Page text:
Cotton production continued here until 1895, and the mill was subsequently used for other industrial purposes into the early 20th century. It was steadily deteriorating, but in 1923 it was acquired by the Old Slater Mill Association. Over the next few years, this organization restored the building to its 1835 appearance, including the removal of the later additions. Most of the surrounding buildings were also demolished, in order to create a small park around the old mill. Only the 1810 Oziel Wilkinson mill was spared, and it still stands just out of view on the left side of this scene.

Today, both the historic Slater Mill and the original dam across the river are still here. The mill was designated as a National Historic Landmark in 1966, and it is now a part of the Blackstone River Valley National Historical Park. Slater Mill is the centerpiece of this multi-site park, and it is joined here by the Wilkinson mill and also the Sylvanus Brown House, which was moved here from a different location in the mid-20th century.

Catskill Mountain House, Catskill, New York (2)

The Catskill Mountain House, around the 1860s. Image courtesy of the New York Public Library.

The hotel around 1902. Image courtesy of the Library of Congress, Detroit Publishing Company Collection.

The scene in 2021:

As explained in more detail in the previous post, the Catskill Mountain House was the first major mountaintop hotel in the United States, along with being arguably the country’s first summer resort hotel. It was perched atop a scenic overlook along the Catskill Escarpment, where visitors could enjoy expansive views of the Hudson River Valley and the surrounding landscape. The hotel benefited from its proximity to New York City and other cities in the northeast, and throughout the 19th century it was a popular destination for the upper classes in American society.

The original section of the building, located behind the columns on the left side of the piazza, opened in 1824. However, the hotel was steadily expanded over the years until, by the 1860s, it had several large wings on the north side and a smaller wing on the south side. The first photo was taken sometime around the 1860s, showing this southern wing in the foreground. By the 1870s, though, this wing was significantly expanded to the rear of the building, as shown in the 1902 photo.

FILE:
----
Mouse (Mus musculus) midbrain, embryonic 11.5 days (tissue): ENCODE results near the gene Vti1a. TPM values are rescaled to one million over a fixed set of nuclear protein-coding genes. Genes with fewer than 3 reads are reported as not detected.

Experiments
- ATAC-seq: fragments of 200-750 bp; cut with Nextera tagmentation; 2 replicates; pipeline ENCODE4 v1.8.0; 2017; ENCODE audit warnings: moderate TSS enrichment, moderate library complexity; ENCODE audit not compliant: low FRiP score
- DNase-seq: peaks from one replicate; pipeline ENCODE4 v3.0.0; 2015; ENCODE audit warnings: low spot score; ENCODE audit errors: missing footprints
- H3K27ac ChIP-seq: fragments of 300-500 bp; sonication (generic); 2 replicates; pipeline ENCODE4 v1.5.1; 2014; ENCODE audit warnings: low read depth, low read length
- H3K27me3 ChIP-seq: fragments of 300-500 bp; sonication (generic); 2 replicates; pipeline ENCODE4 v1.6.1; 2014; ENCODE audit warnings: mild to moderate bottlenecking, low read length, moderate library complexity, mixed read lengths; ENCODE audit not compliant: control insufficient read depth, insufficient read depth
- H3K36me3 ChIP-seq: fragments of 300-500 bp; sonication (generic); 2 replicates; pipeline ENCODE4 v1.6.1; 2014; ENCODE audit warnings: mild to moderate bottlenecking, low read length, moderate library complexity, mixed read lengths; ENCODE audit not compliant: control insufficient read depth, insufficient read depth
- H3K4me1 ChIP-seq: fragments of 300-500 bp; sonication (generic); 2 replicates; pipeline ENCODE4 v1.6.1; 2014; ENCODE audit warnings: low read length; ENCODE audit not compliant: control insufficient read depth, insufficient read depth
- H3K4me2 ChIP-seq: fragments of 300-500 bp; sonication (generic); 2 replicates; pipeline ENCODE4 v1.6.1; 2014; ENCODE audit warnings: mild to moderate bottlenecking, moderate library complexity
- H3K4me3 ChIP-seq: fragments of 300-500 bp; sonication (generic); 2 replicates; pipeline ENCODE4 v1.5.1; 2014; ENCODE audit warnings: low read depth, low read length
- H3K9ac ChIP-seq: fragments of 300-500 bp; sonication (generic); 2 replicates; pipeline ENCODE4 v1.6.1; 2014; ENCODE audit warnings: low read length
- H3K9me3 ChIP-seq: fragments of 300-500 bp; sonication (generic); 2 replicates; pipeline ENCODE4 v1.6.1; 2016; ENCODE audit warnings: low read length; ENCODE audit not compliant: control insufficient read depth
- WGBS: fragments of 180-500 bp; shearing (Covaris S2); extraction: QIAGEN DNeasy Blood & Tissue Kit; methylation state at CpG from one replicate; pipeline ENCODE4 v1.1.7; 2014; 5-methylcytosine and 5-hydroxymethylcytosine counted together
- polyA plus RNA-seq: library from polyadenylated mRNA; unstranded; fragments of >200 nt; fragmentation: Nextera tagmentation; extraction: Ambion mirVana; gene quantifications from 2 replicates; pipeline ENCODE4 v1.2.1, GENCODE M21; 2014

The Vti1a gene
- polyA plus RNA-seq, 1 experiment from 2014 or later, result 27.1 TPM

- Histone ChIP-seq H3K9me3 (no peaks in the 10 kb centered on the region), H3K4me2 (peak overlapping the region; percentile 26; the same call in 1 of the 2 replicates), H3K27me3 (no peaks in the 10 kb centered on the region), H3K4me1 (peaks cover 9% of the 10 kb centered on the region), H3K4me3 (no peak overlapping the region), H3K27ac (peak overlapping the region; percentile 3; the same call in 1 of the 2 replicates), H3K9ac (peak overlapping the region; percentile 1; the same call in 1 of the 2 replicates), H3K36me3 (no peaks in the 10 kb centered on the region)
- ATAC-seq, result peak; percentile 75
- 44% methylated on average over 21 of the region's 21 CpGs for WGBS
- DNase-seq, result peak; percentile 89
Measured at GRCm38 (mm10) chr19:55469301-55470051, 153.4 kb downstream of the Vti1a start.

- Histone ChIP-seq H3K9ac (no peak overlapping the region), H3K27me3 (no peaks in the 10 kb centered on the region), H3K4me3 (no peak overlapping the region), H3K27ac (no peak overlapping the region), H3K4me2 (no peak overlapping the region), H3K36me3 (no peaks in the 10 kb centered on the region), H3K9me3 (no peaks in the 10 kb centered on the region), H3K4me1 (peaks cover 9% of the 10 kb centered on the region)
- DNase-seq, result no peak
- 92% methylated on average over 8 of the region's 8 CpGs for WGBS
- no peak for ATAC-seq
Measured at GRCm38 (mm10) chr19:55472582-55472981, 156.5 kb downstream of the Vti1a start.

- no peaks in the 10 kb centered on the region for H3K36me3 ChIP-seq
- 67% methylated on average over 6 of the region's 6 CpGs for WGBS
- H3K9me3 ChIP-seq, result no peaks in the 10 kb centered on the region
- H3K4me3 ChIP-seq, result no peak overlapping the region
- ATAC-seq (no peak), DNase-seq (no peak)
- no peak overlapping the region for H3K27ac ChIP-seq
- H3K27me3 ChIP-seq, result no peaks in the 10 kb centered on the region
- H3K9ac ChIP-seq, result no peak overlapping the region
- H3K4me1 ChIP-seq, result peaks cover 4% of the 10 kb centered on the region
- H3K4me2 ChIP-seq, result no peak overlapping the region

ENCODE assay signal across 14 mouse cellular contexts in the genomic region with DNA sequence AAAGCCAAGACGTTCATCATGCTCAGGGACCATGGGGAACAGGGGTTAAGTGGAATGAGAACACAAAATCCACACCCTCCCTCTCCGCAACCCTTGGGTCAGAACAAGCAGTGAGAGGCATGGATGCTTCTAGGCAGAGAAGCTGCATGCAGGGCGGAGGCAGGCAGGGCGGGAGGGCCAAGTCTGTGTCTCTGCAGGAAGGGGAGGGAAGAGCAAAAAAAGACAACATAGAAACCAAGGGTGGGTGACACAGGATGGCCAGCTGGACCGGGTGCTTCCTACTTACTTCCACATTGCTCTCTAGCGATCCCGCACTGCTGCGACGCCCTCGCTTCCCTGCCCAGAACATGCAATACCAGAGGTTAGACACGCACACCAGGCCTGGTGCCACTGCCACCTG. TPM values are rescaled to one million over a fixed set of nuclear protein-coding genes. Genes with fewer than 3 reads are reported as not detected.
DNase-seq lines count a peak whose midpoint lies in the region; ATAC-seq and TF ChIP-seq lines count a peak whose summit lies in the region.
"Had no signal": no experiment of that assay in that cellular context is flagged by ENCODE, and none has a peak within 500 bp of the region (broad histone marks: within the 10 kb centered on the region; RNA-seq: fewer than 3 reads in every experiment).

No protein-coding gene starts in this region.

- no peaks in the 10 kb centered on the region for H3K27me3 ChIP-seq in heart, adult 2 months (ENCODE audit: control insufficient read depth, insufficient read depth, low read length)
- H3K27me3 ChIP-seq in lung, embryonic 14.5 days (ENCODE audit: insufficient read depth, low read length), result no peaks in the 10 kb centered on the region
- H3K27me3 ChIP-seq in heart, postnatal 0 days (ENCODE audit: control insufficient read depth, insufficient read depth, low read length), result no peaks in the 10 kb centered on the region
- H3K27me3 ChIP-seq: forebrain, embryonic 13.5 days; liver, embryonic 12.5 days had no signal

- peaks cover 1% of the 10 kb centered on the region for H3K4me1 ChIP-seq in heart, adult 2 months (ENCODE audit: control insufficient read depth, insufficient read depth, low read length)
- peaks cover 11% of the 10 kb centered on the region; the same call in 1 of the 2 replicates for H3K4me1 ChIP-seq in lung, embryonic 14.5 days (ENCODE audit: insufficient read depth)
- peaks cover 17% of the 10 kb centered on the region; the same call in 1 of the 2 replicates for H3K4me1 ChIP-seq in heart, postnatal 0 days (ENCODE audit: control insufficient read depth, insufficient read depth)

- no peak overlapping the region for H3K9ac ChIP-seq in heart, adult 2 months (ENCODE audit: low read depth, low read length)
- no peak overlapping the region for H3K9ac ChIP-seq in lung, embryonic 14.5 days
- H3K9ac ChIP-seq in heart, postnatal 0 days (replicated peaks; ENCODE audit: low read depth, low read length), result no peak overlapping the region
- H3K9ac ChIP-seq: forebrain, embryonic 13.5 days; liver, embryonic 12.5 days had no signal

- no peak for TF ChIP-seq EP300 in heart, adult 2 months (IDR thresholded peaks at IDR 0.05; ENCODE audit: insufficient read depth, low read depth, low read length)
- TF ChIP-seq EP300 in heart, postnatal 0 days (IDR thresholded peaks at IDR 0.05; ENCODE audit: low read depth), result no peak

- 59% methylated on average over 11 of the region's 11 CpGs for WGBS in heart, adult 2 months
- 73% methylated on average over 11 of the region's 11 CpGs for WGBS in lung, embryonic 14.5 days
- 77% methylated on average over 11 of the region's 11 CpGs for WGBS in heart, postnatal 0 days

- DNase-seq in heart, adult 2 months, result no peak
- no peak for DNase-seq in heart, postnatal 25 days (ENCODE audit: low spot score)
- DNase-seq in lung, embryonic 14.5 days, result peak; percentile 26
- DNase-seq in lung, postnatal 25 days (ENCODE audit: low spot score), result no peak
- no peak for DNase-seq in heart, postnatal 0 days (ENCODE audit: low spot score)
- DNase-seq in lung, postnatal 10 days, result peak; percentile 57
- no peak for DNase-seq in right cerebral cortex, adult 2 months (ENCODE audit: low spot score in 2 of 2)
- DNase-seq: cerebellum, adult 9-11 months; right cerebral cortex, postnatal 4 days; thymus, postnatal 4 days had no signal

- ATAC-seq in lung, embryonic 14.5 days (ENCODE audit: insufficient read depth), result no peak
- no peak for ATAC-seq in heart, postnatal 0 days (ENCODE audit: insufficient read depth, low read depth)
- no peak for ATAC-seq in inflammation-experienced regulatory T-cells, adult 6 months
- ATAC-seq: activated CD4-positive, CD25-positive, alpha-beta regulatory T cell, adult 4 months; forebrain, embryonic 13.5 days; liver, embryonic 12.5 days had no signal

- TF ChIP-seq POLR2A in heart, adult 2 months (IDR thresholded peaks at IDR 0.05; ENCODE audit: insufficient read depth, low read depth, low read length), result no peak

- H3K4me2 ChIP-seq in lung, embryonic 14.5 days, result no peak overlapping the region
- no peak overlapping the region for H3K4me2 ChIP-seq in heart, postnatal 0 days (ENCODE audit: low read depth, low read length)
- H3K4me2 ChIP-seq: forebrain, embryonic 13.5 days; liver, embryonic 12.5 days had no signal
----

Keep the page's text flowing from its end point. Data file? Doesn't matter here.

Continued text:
The Mountain House was still prosperous when this second photo was taken, but this would soon begin to change. In part, this was because of changing ways in which Americans traveled. The Catskills had benefitted from being located adjacent to a major transportation corridor, but the introduction of the automobile greatly expanded the places that Americans could visit on vacation. Aging hotels like the Mountain House had difficulty competing in this new environment, and the 1920s and 1930s were a period of steady decline. It eventually closed its doors for the last time after the 1942 season, and it stood here vacant and deteriorating for the next two decades.

The iconic piazza here on the east side of the hotel was badly damaged by a hurricane in 1950, and several years later most of the wings were dismantled for architectural salvage, in the hopes of using that income to restore the original portion of the building. However, these rehabilitation plans never materialized, and the property was eventually acquired by the state in 1962. With no interest in restoring the building, and recognizing the danger that the ruins posed to trespassers, the state deliberately burned it on January 25, 1963. Today, the site of the hotel is an open field, but visitors here can still enjoy the same expansive views that drew thousands of visitors up here to the Mountain House throughout the 19th and early 20th centuries.